"Anticyclonic Gloom" is not all gloom

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This spell of high-pressure weather has brought expansive low cloud to most of the country, but it also extends across much of northern Europe. These persistently cloudy conditions are known as "Anticyclonic Gloom" and are generally unpopular with most most us!


Visible satellite image of Europe at 12:00 on Wed 11th Feb 2015, courtesy Sat24/EUMETSAT

However, things are rarely that simple and, in the case of Anticyclonic Gloom, it can also be a sign that radio propagation can be affected. Signals at VHF and UHF frequencies can be trapped in a duct and travel over long distances with minimal loss in strength.

The reason the cloud becomes so widespread is because of something called a temperature inversion, which can form under regions of high pressure. These are thin layers in the lower atmosphere where the temperature increases sharply with height, rather than the normal decrease as you move upwards. It forms a barrier to vertical motion and traps cool moist air below the inversion with warm, dry air just above. An extensive layer of cloud often identifies the height of the inversion and provides the "Anticylonic Gloom".

This temperature information can be measured by using radiosonde balloon soundings and a plot of the inversion measured in Nottingham at 00utc on 11th February 2015 is shown below. The temperature inversion is the flat line near the bottom of the trace and the air below the inversion at 599m is cool and moist at -2.1C and 99% relative humidity (RH), while just above the inversion at 827m is +8.4C and only 18% RH. This contrast of temperature and moisture over 228m causes a big change in the refractive index of the air and, like a stick appearing to bend in a beaker of water, can bend radio waves so that they follow an extended path without attenuation, its known as ducting.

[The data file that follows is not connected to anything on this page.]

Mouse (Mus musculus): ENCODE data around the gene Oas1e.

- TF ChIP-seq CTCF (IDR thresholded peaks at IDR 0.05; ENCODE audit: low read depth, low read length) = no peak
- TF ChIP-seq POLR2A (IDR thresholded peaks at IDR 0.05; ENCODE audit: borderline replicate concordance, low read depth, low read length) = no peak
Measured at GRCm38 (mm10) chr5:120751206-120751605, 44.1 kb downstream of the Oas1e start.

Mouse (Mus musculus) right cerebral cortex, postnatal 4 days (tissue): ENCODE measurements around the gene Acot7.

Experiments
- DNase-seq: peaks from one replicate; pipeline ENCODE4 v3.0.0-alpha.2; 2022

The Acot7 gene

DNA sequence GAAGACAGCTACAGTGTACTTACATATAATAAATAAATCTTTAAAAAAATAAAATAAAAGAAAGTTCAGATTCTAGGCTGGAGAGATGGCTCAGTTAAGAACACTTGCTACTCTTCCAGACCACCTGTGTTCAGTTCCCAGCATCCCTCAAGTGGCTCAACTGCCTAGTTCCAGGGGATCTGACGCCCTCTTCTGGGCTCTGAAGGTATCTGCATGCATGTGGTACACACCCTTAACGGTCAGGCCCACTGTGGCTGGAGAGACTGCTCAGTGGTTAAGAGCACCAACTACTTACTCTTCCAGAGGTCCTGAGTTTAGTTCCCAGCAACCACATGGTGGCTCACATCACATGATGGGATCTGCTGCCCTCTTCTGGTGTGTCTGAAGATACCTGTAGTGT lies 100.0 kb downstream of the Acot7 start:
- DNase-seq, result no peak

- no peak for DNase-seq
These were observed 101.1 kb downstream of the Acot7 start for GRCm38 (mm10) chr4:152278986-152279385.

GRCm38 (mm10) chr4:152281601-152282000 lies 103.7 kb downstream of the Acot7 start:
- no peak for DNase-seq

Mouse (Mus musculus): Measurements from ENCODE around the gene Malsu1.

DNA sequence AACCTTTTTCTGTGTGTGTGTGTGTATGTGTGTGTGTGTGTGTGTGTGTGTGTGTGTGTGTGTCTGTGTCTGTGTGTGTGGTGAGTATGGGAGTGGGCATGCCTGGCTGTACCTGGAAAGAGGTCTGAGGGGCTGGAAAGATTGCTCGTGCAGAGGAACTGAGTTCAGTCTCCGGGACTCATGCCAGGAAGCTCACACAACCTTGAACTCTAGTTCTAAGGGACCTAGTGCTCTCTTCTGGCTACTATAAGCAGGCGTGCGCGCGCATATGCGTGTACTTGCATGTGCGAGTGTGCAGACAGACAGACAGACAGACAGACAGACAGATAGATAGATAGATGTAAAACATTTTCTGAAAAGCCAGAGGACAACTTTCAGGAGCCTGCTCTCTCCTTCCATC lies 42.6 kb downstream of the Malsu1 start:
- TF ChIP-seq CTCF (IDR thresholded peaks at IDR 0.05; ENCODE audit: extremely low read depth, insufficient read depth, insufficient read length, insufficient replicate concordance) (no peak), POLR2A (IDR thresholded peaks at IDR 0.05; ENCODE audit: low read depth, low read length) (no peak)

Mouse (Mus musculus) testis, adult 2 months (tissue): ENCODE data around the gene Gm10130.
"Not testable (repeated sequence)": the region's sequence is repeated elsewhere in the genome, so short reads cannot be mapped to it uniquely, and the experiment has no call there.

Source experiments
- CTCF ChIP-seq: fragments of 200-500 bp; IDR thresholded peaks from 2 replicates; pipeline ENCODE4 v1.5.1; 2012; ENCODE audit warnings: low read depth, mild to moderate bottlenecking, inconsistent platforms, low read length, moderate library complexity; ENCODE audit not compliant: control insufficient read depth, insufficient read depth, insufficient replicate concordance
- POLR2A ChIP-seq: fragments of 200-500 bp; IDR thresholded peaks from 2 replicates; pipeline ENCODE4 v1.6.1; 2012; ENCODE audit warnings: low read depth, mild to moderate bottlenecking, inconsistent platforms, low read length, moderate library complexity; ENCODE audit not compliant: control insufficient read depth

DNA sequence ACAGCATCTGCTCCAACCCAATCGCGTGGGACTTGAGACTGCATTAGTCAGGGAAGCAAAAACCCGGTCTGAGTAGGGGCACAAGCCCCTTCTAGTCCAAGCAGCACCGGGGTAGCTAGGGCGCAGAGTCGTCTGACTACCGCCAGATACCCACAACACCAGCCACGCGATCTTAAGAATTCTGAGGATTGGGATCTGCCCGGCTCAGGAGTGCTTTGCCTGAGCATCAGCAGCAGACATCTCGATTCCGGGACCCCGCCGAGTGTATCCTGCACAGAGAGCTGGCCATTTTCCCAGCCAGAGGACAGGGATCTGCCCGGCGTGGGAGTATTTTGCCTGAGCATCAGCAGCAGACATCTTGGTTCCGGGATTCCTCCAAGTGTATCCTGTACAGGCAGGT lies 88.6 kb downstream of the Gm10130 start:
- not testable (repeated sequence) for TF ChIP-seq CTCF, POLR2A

Nottingham radiosonde ascent at 00:00 on Wed 11th Feb 2015

Amateur radio operators have been making radio contacts across northern Europe across the edge of the high-pressure region. One of the longer paths being nearly 1600km and for VHF Dxing as its known, there is anything but gloom from this anticyclone!


Surface analysis chart for 12:00 on Tue 10th Feb 2015

"Please do not adjust your set..." gives some additional background to these events.

Jim Bacon  11th February 2015

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Windy weather on the way

A very windy spell of weather is forecast to affect the British Isles over the next few days, particularly on Thursday night and into Friday morning, with the risk of gusts exceeding 100mph over parts of northern and northwestern Scotland, with another bout of strong winds expected on Saturday morning.

Average wind speeds over northern mainland Scotland and the western Isles are expected to be around 50-70mph on Thursday night, with gusts potentially exceeding 100mph at times, especially over high ground. Elsewhere, mean wind speeds will be around 15-30mph, but with the risk of gusts up to 60-70mph over northern England, northern and western Ireland and along Welsh coasts.

The winds will then ease slightly during Friday day, before the next area of low pressure moves towards the British Isles, with the winds set to strengthen once again through Friday night and into Saturday morning. The main difference being that it is forecast to be windier over southern Britain on Friday night and Saturday morning compared with Thursday night's event, with the risk of gusts around 50-60mph. In northern Britain, the winds are expected to be weaker in comparison to Thursday, but despite this there is still the potential of damaging winds, with gusts of 60-70mph.




What is responsible for the current weather? Well, currently in North America there is a very sharp temperature gradient with warm, moist air over Florida and the Caribbean, while across northeastern states of America and Canada, temperatures are as low as -20 to -30C. This sharp temperature contrast causes the jet stream, a ribbon of air 30,000 feet up in the atmosphere, to strengthen, with winds in the upper atmosphere reaching speeds of up to 250mph. This then rapidly steers deep areas of low pressure across the Atlantic causing unsettled, windy and potentially disruptive weather for the British Isles, with this pattern set to continue into the start of next week as well.

Chloe Moore  8th January 2015